Wilson Sonsini Goodrich & Rosati is the premier legal advisor to technology, life sciences, and other growth enterprises worldwide. We represent companies at every stage of development, from entrepreneurial start-ups to multibillion-dollar global corporations, as well as the venture firms, private equity firms, and investment banks that finance and advise them. The firm's broad range of services and practice areas are focused on addressing the principal challenges faced by the management, boards of directors, shareholders, and in-house counsel of our clients.

Ravix Group provides seasoned consulting expertise to outsource the finance, accounting and human resources functions for early-stage and middle market companies.



Through the 100Vets Fellowship, any U.S. veteran or service member who wants to start a technology company can apply to a U.S. Founder Institute chapter for free, and the best overall applicant from each chapter will be invited to participate in the Founder Institute's step-by-step startup launch program for free as well.

Veterans and active service members possess the work ethic, high character, and strong leadership skills needed to launch meaningful and enduring technology companies. To inspire and enable the military community to build technology companies, the Founder Institute has partnered with Vet-Tech, the nation's leading startup accelerator for military veterans, to offer the 100Vets Fellowship.

Through this Fellowship, any U.S. veteran or service member who wants to start a technology company can apply to a U.S. Founder Institute chapter for free, and the best overall applicant from will be invited to participate in the Founder Institute's step-by-step startup launch program for free as well.

Learn more about the program at

Eligibility: In order to be eligible for the 100Vets Fellowship for the upcoming semester, you must complete your application and admissions test by Sunday, June 19th, 2016, using this link.

Grant: The recipient of the 100Vets Fellowship will be awarded within 5 days after the deadline.

Click here to apply for the 100Vets Fellowship.

The Startup Funding Game, by Lydia Snider

Posted by Jonathan Greechan on 2013-07-29

After attending a recent Startup Meetup hosted by Founder Institute CEO, Adeo Ressi, local blogger, Lydia Snider, shared her experience and the valuable lessons she learned about the art and science behind what it takes to get startup funding.

Below Lydia's post on How to Pitch to VCs by Adeo Ressi has been republished;

 "Santa Cruz has a reputation for being a sleepy surfer town, but what most people don’t realize is that it is also a hotbed of innovation. I went to Santa Cruz Techraising’s “Pitch Your Idea to Adeo Ressi” event to find out what my fellow Santa Cruzians are up to these days and learn a thing or two about crafting a VC pitch. I didn’t expect to laugh my ass off all night.

The social media geek in me was twitching, wishing the event were being recorded and I was posting video snippets of his responses. Out of respect for the event and the brave souls who dared to sit in the hot seat, I instead scribbled down Adeo’s hilarious pearls of wisdom as best I could. Something you really must experience for yourself.

Adeo’s Summary of the Start up Funding Game

  • Entrepreneurship is waterboarding (torturing) yourself.
  • Pitching is a grind. It’s a treadmill of sandpaper. The people who get the funding are the ones who survive the grind.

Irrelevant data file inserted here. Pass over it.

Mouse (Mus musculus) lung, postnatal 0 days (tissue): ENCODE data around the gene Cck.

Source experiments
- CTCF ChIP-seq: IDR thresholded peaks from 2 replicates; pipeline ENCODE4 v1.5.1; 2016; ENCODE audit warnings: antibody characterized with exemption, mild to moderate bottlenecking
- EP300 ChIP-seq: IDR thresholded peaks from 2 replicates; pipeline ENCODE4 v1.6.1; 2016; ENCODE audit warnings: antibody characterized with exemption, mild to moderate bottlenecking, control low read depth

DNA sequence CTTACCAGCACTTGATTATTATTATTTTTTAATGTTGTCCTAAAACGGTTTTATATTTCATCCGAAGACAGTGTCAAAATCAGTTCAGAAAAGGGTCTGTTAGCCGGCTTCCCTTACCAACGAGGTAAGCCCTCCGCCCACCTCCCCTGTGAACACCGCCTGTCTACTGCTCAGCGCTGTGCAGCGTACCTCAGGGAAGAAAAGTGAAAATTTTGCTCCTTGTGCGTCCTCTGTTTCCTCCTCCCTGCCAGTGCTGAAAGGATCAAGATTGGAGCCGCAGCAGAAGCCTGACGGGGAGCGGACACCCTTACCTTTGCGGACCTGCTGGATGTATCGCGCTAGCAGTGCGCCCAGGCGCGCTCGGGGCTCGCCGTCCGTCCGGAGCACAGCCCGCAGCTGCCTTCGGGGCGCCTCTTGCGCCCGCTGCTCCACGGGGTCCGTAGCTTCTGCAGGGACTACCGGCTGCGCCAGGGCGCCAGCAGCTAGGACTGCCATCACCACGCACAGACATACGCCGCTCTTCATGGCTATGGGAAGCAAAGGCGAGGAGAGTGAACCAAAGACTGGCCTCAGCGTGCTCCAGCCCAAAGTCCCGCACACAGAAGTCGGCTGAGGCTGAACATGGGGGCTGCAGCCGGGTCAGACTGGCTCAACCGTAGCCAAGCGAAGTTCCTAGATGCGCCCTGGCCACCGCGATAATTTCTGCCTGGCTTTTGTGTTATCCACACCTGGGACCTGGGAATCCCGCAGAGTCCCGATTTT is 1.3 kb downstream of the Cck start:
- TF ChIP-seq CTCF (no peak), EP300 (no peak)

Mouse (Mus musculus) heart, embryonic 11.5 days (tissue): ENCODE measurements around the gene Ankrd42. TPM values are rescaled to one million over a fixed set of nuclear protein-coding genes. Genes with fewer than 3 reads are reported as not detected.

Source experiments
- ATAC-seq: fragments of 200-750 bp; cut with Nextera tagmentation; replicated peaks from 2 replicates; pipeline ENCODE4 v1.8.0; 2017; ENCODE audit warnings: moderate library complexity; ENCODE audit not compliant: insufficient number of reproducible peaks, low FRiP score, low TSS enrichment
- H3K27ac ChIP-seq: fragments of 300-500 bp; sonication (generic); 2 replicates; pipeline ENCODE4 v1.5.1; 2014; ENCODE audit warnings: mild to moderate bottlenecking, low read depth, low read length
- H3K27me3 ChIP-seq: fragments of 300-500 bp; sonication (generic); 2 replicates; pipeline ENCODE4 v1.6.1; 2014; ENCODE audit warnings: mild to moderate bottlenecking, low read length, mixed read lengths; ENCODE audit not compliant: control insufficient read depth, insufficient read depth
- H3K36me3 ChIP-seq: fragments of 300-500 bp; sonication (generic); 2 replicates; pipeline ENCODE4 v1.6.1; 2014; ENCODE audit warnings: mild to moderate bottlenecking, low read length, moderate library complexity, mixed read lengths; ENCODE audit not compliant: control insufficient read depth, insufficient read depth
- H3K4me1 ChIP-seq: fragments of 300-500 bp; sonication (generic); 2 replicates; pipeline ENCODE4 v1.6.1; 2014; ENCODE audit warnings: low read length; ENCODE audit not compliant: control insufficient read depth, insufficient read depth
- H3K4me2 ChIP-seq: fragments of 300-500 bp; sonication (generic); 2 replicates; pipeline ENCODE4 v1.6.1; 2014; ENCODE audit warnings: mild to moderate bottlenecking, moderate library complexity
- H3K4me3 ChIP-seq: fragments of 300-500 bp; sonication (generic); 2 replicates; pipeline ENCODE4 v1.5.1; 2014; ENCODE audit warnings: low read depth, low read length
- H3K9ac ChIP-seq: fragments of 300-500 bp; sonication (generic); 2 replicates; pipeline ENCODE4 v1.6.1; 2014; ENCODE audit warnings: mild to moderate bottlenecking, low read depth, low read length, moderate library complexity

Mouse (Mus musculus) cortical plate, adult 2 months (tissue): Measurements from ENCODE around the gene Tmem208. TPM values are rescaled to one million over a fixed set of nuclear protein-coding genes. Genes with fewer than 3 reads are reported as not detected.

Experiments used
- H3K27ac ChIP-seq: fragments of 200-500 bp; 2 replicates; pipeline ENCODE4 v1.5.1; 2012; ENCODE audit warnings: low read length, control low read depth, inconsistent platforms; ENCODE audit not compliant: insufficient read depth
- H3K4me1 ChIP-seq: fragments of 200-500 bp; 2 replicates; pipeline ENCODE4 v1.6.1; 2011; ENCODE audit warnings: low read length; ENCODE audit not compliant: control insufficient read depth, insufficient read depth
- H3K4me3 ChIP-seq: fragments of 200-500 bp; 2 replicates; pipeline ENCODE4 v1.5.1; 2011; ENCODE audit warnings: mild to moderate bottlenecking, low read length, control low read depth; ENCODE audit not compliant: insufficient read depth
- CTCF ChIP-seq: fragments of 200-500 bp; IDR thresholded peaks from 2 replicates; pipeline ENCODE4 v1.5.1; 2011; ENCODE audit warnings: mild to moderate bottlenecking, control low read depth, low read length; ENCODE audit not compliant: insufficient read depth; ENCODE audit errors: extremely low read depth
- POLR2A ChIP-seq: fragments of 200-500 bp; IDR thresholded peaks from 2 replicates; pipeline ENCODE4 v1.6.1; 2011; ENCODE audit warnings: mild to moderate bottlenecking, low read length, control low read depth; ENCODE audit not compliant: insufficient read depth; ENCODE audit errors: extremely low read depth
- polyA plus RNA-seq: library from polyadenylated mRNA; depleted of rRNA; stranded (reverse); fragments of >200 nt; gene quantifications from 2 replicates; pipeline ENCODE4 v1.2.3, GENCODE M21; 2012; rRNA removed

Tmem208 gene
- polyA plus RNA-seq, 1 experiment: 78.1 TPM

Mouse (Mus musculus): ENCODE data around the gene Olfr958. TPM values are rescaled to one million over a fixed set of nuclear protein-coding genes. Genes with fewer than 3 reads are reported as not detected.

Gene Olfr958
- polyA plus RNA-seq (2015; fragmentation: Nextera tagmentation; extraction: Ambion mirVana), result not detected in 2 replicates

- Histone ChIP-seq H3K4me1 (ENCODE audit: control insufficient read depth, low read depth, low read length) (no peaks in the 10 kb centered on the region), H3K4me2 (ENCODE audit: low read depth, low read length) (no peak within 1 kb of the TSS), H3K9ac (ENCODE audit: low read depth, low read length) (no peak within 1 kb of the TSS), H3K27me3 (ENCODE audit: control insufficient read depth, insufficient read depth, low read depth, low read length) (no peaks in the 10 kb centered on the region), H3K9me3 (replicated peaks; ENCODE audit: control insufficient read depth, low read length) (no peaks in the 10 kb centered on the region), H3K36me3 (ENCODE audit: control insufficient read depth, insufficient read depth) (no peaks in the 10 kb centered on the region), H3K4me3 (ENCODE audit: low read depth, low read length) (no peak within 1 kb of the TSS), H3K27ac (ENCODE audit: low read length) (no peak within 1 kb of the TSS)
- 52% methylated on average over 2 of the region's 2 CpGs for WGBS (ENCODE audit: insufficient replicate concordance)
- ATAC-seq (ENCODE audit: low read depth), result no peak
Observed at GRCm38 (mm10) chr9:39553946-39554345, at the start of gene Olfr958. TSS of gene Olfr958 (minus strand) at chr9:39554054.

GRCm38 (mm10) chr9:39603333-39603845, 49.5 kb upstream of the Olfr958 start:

• Once you’re funded, it’s waterboarding yourself with two pitchers of water instead of one.

Adeo’s Pitch Tips

Don’t ever use adjectives or superlatives. You may think your idea is the best, the greatest, the first. Chances are the VC you are talking to has heard that same idea 100 times in the last two weeks. Ideas come in waves; if you thought of it, chances are at least 975 other people did too.

His advice: Don’t squander your precious time in front a VC on superlatives. Just tell them what you product is, who buys it and what problem it solves.

All businesses have one customer. Tell me who you are helping – and it can’t be half of humanity. Yes you want to have a broad customer base, and it needs to be a specific segment of humanity. “Men” is not a specific segment. That is half of humanity.

The customer is who is paying. Always focus on the people with the money – especially when you are creating the market place.

Use the phrase, “My widget helps specific segment of humanity to” instead of “I’m helping them by….”

Never, Never, Never, Ever Start your pitch with Questions. 1) Unless you are actually gathering market data you are wasting time you could be spending talking about your business. 2) If no one engages you, you’re screwed.

You spend all day thinking about your business. Other's don't. Avoid giving partial information. If there are 10 parts to you model, provide all 10. If you don't, you will lose your audience.

Don’t lead with a clever phrase or your data – Always start with what you are creating. People need the context first for you stats or clever phrase to make sense. Otherwise they will be confused as to what you are trying to accomplish. Resist the temptation to be what you think is a great showman. Trust Adeo on this; your stats or catchy phrase will be even more powerful when people know what you’re talking about.

Start with this phrase  ”My company (insert name) is developing (insert a concrete item – website, mobile app, software etc) to solve (name the problem) with (insert your secret sauce)”.

When your pitch is over, stop talking.

Congratulations, you’ve just earned your second pitcher for self waterboarding. Have fun!"

Are you interested in attending a local startup event near you? Check out our global calendar to RSVP to upcoming free events.

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The Startup Funding Game, by Lydia Snider

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